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Virginia Woolf
Moll Flanders has a spirit that loves to breast the storm. She delights in the exercise of her own powers.

Meet the Author

Daniel Defoe--arguably the most prolific writer in the English language and considered by many the father of the novel and the founder of modern journalism--was born at St. Giles, Cripplegate, in the heart of the City of London, probably in the fall of 1660. He was the third child and only son of James Foe, a prosperous tallow chandler of Flemish ancestry, and his wife, Alice. (The author assumed the more genteel name of Defoe when he reached the age of thirty-five.) Two years later, in 1662, the family left the Church of England to become Presbyterian Dissenters, who were barred from universities and from civil and military service. Consequently, young Defoe studied for the Presbyterian ministry at the Reverend Charles Morton's highly respected Academy for Dissenters at Newington Green north of London.

In 1682, however, Defoe decided against a career in the Nonconformist church and soon established himself as a merchant in Cornhill, near the Royal Exchange. In 1684, he married Mary Tuffley, who brought with her a sizable dowry. During their lifetime together she bore him eight children, six of whom lived to adulthood. After serving briefly in the Duke of Monmouth's ill-fated rebellion against the soon-to-be-deposed James II, Defoe bought a pardon from the government, became a successful tradesman in various commodities, traveled extensively in England and on the Continent, and published several political tracts. Yet by 1692, reckless investments forced him to declare bankruptcy for ú17,000, then the equivalent of a small fortune. He eventually paid his creditors but was never entirely free from debt again.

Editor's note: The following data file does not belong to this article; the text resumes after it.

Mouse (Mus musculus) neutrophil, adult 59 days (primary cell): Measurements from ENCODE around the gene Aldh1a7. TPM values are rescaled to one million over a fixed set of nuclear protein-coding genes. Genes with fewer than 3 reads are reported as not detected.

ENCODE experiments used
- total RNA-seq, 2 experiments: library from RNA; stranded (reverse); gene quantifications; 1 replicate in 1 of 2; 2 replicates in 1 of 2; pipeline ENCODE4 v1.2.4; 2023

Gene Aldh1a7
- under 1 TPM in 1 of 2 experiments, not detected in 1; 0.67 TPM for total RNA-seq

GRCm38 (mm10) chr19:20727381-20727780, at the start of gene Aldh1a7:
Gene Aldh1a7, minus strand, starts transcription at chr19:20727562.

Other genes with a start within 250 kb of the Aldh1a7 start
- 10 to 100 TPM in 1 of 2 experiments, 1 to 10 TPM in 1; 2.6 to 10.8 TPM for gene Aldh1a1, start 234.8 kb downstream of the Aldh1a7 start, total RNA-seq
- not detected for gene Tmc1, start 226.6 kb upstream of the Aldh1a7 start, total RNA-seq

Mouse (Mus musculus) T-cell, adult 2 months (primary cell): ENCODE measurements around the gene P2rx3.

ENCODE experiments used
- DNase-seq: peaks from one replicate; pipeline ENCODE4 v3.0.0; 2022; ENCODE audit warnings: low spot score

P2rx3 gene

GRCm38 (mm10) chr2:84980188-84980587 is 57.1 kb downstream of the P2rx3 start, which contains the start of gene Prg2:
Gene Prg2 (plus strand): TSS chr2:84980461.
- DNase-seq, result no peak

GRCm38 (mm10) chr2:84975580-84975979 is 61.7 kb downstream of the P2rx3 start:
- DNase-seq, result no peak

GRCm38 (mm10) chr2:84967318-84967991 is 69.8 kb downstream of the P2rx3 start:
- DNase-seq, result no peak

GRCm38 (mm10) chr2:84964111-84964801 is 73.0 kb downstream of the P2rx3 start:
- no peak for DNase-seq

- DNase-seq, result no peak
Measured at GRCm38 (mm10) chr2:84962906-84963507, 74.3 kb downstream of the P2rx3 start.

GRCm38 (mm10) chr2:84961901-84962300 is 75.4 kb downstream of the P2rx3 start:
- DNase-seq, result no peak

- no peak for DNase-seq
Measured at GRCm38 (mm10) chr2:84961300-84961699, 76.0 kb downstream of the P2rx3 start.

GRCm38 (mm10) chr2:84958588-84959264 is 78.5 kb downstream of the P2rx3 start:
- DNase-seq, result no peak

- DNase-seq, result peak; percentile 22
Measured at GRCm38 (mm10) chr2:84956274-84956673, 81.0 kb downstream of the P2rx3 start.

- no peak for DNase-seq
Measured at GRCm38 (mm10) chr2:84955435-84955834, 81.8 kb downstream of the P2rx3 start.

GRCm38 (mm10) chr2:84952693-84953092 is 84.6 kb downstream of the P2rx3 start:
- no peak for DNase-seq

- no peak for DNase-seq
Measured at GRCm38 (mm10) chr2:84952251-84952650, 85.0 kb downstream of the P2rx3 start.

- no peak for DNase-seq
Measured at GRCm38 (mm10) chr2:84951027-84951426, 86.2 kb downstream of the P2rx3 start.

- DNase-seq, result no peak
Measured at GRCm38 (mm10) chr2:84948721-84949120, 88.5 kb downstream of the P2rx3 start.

It was perhaps inevitable that Defoe--an outspoken "freeman" of the City of London as well as a Puritan with a mission to print the truth even if it often meant satirizing the hypocrisies of church and state--would eventually find his calling as a prodigious pamphleteer during one of the most tumultuous periods in English history. His first significant publication was An Essay upon Projects (1697); the book (which exerted a lasting influence on Benjamin Franklin) advocated a number of imaginative economic and social reforms, including a system of national relief for the poor and education for women.

But it was not until the appearance in 1701 of The True-Born Englishman, a bestselling satirical poem ridiculing the opponents of William III, whom Defoe served as a propagandist, that he achieved fame. Notoriety soon followed, however, with "The Shortest Way with the Dissenters" (1702), an ill-timed mock-sermon lampooning High Church intolerance, which resulted in his arrest for seditious libel in 1703. Imprisoned and sentenced to stand in the pillory, the author won over the mob by distributing copies of "A Hymn to the Pillory" (1703), a poem declaring the inability of such a punishment to injure an honest man. As Defoe later wrote: "I have seen the rough side of the world as well as the smooth, and have in less than half a year tasted the difference between the closet of a king and the dungeon of Newgate."

Released through the intervention of Robert Harley, a moderate Tory minister, Defoe was soon pressed into service as a spy (he traveled throughout England and Scotland, actively promoting their union) and political journalist. From 1704 to 1713 he nearly single-handedly wrote the Review, a pro-government newspaper that was, nevertheless, the liveliest tabloid to appear in England up to that time. Eventually published thrice weekly, it even featured a modern "advice" column, and many of the articles still make entertaining reading.